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Diabetes Therapy

, Volume 11, Issue 1, pp 279–291 | Cite as

Three European Retrospective Real-World Chart Review Studies to Determine the Effectiveness of Flash Glucose Monitoring on HbA1c in Adults with Type 2 Diabetes

  • Jens KrögerEmail author
  • Peter Fasching
  • Hélène Hanaire
Open Access
Original Research

Abstract

Introduction

The impact of flash glucose monitoring technology on HbA1c in type 2 diabetes managed by basal bolus insulin is uncertain. Three parallel European retrospective non-interventional chart review studies collected data reported in medical records. Each country’s study aim was to determine the effectiveness of the device on HbA1c when used by their population for 3–6 months as their standard of care for management of glycaemia in a real-world setting.

Methods

Medical records were eligible for adult patients with type 2 diabetes, on a basal bolus insulin regimen for 1 year or more, device use for 3 months or more before the start of the study, an HbA1c concentration up to 3 months prior to starting device use (patients were using blood glucose monitoring for self-management) between 64 and 108 mmol/mol (8.0–12.0%) plus an HbA1c determination 3–6 months after commencing flash glucose monitoring use.

Results

Records were analysed from 18 medical centres in Austria (n = 92), France (n = 88) and Germany (n = 183). Baseline HbA1c results, recorded up to 90 days before the start of device use, were comparable across the three countries and were reduced significantly by 9.6 ± 8.8 mmol/mol mean ± SD (Austria [0.9 ± 0.8%], p < 0.0001), 8.9 ± 12.5 mmol/mol (France [0.8% ± 1.1], p < 0.0001) and 10.1 ± 12.2 mmol/mol (Germany [0.9% ± 1.1], p < 0.0001). No significant differences were detected between age group, sex, BMI or duration of insulin use.

Conclusions

Three European real-world, chart review studies in people with type 2 diabetes managed using basal bolus insulin therapy each concluded that HbA1c was significantly reduced after changing to use of flash glucose monitoring for 3–6 months in a real-world setting.

Keywords

Flash sensor glucose monitoring HbA1c Insulin Isc-CGM Type 2 diabetes 

Key Summary Points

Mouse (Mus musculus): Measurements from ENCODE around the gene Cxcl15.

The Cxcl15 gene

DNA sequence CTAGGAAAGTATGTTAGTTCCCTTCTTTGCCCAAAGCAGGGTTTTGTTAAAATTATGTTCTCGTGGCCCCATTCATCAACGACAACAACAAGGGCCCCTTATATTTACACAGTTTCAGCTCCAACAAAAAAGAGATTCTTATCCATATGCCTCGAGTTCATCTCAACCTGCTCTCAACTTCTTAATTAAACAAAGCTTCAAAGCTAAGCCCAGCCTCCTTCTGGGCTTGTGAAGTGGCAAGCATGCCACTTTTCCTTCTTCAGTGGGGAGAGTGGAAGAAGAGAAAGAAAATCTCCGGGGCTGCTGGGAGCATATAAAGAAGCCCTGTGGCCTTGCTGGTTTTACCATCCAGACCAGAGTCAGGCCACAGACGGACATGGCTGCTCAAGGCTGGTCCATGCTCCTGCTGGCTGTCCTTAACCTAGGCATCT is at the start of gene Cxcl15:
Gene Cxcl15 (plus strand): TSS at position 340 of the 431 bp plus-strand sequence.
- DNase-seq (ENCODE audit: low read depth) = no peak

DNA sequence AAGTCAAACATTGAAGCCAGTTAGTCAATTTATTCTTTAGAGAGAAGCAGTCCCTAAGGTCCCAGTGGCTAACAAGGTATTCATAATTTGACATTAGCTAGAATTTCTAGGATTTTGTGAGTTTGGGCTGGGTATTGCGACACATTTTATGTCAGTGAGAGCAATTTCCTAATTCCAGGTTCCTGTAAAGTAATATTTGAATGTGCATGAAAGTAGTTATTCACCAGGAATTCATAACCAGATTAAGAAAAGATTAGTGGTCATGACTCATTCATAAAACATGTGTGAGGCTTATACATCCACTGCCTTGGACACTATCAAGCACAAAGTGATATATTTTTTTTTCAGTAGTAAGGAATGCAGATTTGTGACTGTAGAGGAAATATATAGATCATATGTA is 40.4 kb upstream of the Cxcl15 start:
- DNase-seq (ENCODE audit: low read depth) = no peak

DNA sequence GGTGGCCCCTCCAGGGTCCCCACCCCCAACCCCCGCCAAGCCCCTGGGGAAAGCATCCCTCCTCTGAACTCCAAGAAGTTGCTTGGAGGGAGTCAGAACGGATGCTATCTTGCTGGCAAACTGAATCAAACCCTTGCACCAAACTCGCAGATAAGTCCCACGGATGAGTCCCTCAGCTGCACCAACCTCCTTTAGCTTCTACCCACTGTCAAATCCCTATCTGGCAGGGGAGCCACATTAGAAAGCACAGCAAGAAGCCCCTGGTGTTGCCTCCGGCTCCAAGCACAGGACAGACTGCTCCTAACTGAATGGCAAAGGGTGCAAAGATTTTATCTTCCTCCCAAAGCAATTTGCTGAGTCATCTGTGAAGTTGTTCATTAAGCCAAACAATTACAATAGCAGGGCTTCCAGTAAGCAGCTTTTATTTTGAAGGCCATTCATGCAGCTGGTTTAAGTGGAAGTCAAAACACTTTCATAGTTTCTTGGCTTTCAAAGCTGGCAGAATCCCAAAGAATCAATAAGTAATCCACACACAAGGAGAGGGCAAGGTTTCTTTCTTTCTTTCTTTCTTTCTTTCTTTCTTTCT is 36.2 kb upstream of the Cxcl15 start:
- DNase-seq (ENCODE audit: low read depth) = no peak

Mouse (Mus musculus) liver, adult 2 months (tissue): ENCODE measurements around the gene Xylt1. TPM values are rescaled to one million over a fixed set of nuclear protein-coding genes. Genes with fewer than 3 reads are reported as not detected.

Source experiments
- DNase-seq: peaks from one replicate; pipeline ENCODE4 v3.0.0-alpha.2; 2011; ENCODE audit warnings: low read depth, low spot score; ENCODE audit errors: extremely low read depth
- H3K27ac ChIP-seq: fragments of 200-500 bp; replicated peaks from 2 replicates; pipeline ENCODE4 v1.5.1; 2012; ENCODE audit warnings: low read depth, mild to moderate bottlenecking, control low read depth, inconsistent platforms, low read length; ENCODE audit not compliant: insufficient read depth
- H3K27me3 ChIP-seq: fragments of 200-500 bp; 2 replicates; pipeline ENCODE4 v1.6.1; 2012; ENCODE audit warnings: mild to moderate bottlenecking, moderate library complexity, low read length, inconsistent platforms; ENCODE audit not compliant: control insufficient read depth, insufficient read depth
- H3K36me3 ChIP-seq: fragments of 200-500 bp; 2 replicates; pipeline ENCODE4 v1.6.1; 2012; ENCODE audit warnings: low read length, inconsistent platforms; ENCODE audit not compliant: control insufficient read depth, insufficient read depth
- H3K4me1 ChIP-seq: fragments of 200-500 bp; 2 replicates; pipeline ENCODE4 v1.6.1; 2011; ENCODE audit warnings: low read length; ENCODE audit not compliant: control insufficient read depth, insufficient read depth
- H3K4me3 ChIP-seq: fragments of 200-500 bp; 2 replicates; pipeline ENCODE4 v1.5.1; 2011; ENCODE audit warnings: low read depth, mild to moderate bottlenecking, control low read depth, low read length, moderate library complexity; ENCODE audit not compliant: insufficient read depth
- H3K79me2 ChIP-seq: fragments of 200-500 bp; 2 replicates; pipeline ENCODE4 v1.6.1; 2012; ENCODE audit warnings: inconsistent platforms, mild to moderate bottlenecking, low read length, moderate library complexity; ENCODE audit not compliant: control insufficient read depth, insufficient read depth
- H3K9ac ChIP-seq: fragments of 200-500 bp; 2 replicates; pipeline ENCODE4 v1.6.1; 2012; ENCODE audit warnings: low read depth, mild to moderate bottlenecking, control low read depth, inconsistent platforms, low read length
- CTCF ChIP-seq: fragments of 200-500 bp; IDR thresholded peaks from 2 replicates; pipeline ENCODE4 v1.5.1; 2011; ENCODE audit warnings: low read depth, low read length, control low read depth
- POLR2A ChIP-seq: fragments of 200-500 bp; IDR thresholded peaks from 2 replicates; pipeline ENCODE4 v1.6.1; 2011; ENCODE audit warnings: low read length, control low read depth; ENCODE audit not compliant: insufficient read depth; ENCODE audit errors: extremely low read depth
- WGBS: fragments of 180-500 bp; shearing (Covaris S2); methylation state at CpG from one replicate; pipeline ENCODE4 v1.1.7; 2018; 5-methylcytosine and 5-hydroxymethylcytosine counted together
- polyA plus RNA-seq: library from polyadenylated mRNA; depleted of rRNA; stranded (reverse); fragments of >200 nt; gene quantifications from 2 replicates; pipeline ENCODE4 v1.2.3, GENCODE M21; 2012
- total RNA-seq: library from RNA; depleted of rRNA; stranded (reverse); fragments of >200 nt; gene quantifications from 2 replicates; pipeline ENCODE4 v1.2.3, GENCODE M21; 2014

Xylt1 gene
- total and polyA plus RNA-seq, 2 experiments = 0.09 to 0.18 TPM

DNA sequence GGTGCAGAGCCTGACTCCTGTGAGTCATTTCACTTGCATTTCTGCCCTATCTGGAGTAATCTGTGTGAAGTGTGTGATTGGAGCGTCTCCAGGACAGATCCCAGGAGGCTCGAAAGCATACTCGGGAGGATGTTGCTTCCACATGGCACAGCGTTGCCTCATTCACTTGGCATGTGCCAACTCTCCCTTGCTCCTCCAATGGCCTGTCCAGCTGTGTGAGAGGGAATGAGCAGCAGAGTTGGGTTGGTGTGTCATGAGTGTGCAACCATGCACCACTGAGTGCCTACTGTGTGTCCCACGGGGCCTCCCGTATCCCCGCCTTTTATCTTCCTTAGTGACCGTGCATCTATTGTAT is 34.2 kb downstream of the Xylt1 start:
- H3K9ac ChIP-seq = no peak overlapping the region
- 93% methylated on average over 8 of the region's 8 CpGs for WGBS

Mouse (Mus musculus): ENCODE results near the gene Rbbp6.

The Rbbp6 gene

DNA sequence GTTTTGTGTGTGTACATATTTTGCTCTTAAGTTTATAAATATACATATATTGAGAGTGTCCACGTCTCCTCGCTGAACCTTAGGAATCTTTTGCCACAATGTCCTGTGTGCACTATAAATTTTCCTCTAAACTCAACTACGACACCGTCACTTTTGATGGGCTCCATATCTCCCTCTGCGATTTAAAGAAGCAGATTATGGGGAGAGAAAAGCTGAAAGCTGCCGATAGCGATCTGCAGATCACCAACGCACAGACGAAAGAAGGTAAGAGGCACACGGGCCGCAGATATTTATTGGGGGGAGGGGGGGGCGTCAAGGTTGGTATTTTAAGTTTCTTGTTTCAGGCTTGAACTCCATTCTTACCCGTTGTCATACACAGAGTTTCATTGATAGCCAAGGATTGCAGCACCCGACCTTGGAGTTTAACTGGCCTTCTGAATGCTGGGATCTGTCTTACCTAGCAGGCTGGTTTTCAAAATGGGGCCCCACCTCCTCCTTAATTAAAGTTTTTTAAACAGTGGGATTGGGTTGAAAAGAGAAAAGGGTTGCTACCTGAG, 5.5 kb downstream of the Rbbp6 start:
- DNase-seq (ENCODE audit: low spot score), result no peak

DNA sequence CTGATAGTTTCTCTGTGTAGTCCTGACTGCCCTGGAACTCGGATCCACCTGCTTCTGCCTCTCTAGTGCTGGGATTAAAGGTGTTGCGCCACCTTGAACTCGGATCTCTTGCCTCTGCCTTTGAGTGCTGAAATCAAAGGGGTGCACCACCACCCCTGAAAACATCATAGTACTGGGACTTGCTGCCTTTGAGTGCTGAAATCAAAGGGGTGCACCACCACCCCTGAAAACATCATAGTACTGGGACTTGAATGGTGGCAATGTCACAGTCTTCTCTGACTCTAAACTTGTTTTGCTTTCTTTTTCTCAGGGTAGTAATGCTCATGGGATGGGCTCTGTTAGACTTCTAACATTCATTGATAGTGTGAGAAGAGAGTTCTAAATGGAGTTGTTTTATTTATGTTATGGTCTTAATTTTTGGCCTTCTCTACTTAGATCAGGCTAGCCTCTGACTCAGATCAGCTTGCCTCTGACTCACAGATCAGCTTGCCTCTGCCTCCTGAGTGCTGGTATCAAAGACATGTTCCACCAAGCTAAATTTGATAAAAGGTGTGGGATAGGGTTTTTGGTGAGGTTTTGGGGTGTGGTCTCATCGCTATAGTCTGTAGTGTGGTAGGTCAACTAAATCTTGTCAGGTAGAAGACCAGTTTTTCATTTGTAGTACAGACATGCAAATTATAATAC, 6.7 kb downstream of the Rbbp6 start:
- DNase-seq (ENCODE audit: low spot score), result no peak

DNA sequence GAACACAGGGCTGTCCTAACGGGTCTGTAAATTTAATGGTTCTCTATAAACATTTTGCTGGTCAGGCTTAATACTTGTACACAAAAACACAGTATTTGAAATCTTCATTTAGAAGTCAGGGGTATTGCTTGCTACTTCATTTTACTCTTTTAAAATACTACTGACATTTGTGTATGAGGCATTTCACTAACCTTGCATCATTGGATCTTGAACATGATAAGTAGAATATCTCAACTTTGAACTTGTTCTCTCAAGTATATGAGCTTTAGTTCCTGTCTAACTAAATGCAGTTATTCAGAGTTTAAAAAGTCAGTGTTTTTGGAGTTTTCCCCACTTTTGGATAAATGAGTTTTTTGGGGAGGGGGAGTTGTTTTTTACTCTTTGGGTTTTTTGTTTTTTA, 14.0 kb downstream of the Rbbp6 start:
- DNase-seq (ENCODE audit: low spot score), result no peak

The impact of flash glucose monitoring technology on HbA1c in type 2 diabetes managed by basal bolus insulin is uncertain

These three pragmatic parallel European retrospective non-interventional chart review studies aimed to determine the effectiveness of device use as standard of care on HbA1c in a real-world setting over 3–6 months

Change in HbA1c after device use was significant in all countries; combined analysis demonstrated that HbA1c reduced by − 9.7 mmol/mol ± 0.6 (mean ± SE [− 0.9% ± 0.05], p < 0.0001)

The studies conclude that flash glucose monitoring use in a real-world setting for 3–6 months in type 2 diabetes managed with basal bolus insulin significantly reduced HbA1c

Introduction

Currently, the HbA1c determination remains the principal standard method of assessing glycaemic control [1, 2]. The development of continuous glucose monitoring and glucose data availability augments clinical assessment of glycaemic control, particularly as an HbA1c result is unable to reflect time in hypoglycaemia [1]. The benefits of reduced hypoglycaemia and greater treatment satisfaction when flash glucose monitoring is used by individuals with type 2 diabetes managed with prandial insulin is established [3, 4, 5]. However, improvement in HbA1c in this population using flash monitoring is less certain [3, 5].

The purpose of these retrospective chart reviews was to determine the impact in the real-world of flash glucose monitoring on glycaemic control in patients with type 2 diabetes managed by basal bolus insulin therapy, assessed using HbA1c laboratory data collected from patient records.

Methods

Three parallel European retrospective non-interventional single-arm chart review studies were conducted in Austria, France and Germany (six diabetes centres in each country). The chart reviews included medical records between January 2015 and November 2018 in Austria, March 2017 and January 2019 in France and July 2015 and December 2018 in Germany.

Each centre searched their databases to create a list of potential medical records to be included in the review. As a result of the volume of eligible medical records available in France, a selection was made by the sites on a systematic basis (every nth medical record was selected where n was determined to select approximately 15 records from the list).

Paper or electronic medical records were eligible if they were for patients who were aged 18 years or older, diagnosed with type 2 diabetes, on a basal bolus insulin regimen for 1 year or more, had used the FreeStyle Libre™ Flash Glucose Monitoring System (Abbott, Diabetes Care, Witney, UK) for 3 months or more at the time of data collection (in Austria and Germany the rationale for switching from self- management of blood glucose (SMBG) to FreeStyle Libre device use was not specified; in France an additional inclusion criterion was that device use was driven by patient/physician decision only rather than a self-pay option), had an HbA1c concentration between 8.0% and 12.0% (64–108 mmol/mol) in the 3 months or less before starting to use the device plus an HbA1c measurement taken between 3 and 6 months after commencing use of the device.